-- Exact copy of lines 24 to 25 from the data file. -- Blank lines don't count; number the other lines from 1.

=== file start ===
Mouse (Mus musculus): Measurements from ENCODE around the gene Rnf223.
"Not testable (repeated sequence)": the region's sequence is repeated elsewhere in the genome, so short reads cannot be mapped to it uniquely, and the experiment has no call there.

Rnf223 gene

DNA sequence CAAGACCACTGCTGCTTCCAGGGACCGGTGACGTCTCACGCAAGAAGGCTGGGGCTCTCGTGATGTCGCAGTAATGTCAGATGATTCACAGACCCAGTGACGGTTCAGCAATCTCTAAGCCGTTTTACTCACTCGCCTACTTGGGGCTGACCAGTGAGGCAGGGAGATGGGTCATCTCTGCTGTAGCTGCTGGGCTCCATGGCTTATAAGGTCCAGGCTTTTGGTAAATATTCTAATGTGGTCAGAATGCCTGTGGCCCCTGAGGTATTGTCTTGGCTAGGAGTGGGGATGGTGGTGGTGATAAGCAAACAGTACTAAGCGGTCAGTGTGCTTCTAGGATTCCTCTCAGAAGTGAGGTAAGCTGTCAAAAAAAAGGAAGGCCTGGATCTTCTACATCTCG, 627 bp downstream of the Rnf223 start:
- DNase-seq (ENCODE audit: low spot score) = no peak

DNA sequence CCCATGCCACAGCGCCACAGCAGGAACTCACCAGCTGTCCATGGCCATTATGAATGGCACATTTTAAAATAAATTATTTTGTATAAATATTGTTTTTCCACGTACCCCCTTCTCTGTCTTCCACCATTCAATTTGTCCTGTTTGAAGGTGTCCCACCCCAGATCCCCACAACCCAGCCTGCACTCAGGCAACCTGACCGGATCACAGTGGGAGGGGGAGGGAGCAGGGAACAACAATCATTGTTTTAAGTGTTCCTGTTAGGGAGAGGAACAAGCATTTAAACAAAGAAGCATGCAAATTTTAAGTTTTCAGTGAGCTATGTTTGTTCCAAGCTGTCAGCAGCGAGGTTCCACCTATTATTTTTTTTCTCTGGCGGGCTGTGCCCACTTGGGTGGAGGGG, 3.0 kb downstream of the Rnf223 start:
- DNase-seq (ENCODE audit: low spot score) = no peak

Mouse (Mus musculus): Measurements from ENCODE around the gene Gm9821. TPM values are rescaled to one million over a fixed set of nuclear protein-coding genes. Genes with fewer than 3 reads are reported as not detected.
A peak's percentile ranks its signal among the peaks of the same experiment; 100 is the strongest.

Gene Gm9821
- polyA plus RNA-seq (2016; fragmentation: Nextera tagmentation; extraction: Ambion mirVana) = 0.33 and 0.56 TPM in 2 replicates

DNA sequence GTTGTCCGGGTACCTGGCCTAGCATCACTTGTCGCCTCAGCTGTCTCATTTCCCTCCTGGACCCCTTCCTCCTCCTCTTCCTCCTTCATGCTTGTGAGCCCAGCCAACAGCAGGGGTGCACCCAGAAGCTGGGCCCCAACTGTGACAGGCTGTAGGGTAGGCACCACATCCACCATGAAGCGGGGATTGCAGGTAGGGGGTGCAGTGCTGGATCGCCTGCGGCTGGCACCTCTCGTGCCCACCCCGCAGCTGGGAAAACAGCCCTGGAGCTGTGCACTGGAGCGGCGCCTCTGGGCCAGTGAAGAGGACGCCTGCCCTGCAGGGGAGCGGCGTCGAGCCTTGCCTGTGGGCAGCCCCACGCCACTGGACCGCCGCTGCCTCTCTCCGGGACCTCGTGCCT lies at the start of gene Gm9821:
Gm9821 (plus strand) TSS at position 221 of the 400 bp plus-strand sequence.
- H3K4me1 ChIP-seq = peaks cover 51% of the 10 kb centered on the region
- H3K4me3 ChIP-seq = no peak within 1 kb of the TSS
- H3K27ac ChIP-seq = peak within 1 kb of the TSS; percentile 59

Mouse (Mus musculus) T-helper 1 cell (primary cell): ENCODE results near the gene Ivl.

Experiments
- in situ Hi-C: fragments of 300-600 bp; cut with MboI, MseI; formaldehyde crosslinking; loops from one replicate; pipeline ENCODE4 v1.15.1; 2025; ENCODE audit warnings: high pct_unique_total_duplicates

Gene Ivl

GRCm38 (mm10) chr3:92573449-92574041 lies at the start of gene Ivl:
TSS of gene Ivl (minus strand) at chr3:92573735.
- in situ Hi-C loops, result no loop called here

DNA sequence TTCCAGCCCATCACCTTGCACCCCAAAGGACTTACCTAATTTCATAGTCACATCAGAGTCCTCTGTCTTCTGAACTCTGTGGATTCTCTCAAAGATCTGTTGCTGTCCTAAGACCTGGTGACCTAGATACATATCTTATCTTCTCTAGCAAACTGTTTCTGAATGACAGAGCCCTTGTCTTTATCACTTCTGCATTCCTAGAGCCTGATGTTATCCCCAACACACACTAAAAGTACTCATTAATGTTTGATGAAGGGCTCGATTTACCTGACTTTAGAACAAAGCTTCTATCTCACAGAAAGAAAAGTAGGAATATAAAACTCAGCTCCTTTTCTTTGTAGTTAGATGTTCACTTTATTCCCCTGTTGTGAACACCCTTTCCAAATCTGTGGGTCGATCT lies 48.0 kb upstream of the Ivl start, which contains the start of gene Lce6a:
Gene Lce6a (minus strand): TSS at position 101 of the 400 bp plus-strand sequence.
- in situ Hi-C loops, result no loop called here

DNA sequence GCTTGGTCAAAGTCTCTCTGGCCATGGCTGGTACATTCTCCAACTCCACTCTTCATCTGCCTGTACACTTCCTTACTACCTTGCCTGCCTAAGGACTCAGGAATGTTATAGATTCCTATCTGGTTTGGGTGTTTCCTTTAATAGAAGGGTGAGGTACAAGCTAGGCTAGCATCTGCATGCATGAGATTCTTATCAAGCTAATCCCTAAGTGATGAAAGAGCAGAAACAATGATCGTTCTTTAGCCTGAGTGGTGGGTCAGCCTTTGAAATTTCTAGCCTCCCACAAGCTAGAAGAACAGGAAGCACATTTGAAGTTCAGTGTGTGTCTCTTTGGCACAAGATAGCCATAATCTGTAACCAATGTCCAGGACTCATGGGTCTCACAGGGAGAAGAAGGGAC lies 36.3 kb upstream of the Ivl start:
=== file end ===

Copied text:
DNA sequence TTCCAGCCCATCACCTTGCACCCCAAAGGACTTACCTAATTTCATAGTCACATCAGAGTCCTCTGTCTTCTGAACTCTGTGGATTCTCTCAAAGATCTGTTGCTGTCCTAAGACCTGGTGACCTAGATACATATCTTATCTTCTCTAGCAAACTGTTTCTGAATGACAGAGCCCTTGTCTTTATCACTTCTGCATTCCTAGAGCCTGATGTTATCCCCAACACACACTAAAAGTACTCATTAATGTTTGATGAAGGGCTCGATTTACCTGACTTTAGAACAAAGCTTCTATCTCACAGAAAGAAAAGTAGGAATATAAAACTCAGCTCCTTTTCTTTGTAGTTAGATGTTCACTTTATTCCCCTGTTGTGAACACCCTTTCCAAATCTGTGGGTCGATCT lies 48.0 kb upstream of the Ivl start, which contains the start of gene Lce6a:
Gene Lce6a (minus strand): TSS at position 101 of the 400 bp plus-strand sequence.